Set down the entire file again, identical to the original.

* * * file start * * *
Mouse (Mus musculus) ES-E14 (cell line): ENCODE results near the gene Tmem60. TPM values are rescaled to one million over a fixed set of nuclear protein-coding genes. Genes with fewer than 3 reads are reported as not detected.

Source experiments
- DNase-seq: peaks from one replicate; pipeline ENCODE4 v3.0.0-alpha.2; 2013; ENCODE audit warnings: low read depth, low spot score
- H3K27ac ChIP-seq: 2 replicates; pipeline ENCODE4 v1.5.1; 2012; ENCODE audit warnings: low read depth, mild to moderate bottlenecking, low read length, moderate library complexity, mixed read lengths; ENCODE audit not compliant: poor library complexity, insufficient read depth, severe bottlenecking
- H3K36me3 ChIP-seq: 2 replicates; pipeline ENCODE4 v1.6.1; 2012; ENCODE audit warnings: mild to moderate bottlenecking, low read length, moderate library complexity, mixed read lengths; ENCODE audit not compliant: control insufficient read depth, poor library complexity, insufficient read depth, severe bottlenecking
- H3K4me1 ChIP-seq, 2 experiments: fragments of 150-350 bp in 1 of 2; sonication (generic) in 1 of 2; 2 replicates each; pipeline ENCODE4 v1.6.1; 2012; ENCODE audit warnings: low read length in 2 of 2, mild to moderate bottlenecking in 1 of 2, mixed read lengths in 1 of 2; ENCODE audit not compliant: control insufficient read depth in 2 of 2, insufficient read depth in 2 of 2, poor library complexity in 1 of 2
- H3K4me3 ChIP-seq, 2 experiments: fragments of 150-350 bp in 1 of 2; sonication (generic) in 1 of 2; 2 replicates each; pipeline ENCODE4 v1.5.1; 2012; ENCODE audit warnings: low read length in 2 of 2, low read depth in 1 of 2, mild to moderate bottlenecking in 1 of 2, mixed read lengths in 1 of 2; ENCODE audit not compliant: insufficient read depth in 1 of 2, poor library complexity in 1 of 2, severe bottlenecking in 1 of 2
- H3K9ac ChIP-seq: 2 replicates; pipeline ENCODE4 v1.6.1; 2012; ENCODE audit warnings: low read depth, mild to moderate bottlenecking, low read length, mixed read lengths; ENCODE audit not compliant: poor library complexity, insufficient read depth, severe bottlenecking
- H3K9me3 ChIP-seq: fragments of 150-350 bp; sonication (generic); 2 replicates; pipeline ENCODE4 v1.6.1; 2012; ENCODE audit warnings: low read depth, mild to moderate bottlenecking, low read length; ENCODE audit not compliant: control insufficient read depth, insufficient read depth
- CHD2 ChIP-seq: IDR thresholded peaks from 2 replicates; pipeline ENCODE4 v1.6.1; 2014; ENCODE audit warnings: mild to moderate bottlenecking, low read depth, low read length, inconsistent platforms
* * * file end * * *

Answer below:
Mouse (Mus musculus) ES-E14 (cell line): ENCODE results near the gene Tmem60. TPM values are rescaled to one million over a fixed set of nuclear protein-coding genes. Genes with fewer than 3 reads are reported as not detected.

Source experiments
- DNase-seq: peaks from one replicate; pipeline ENCODE4 v3.0.0-alpha.2; 2013; ENCODE audit warnings: low read depth, low spot score
- H3K27ac ChIP-seq: 2 replicates; pipeline ENCODE4 v1.5.1; 2012; ENCODE audit warnings: low read depth, mild to moderate bottlenecking, low read length, moderate library complexity, mixed read lengths; ENCODE audit not compliant: poor library complexity, insufficient read depth, severe bottlenecking
- H3K36me3 ChIP-seq: 2 replicates; pipeline ENCODE4 v1.6.1; 2012; ENCODE audit warnings: mild to moderate bottlenecking, low read length, moderate library complexity, mixed read lengths; ENCODE audit not compliant: control insufficient read depth, poor library complexity, insufficient read depth, severe bottlenecking
- H3K4me1 ChIP-seq, 2 experiments: fragments of 150-350 bp in 1 of 2; sonication (generic) in 1 of 2; 2 replicates each; pipeline ENCODE4 v1.6.1; 2012; ENCODE audit warnings: low read length in 2 of 2, mild to moderate bottlenecking in 1 of 2, mixed read lengths in 1 of 2; ENCODE audit not compliant: control insufficient read depth in 2 of 2, insufficient read depth in 2 of 2, poor library complexity in 1 of 2
- H3K4me3 ChIP-seq, 2 experiments: fragments of 150-350 bp in 1 of 2; sonication (generic) in 1 of 2; 2 replicates each; pipeline ENCODE4 v1.5.1; 2012; ENCODE audit warnings: low read length in 2 of 2, low read depth in 1 of 2, mild to moderate bottlenecking in 1 of 2, mixed read lengths in 1 of 2; ENCODE audit not compliant: insufficient read depth in 1 of 2, poor library complexity in 1 of 2, severe bottlenecking in 1 of 2
- H3K9ac ChIP-seq: 2 replicates; pipeline ENCODE4 v1.6.1; 2012; ENCODE audit warnings: low read depth, mild to moderate bottlenecking, low read length, mixed read lengths; ENCODE audit not compliant: poor library complexity, insufficient read depth, severe bottlenecking
- H3K9me3 ChIP-seq: fragments of 150-350 bp; sonication (generic); 2 replicates; pipeline ENCODE4 v1.6.1; 2012; ENCODE audit warnings: low read depth, mild to moderate bottlenecking, low read length; ENCODE audit not compliant: control insufficient read depth, insufficient read depth
- CHD2 ChIP-seq: IDR thresholded peaks from 2 replicates; pipeline ENCODE4 v1.6.1; 2014; ENCODE audit warnings: mild to moderate bottlenecking, low read depth, low read length, inconsistent platforms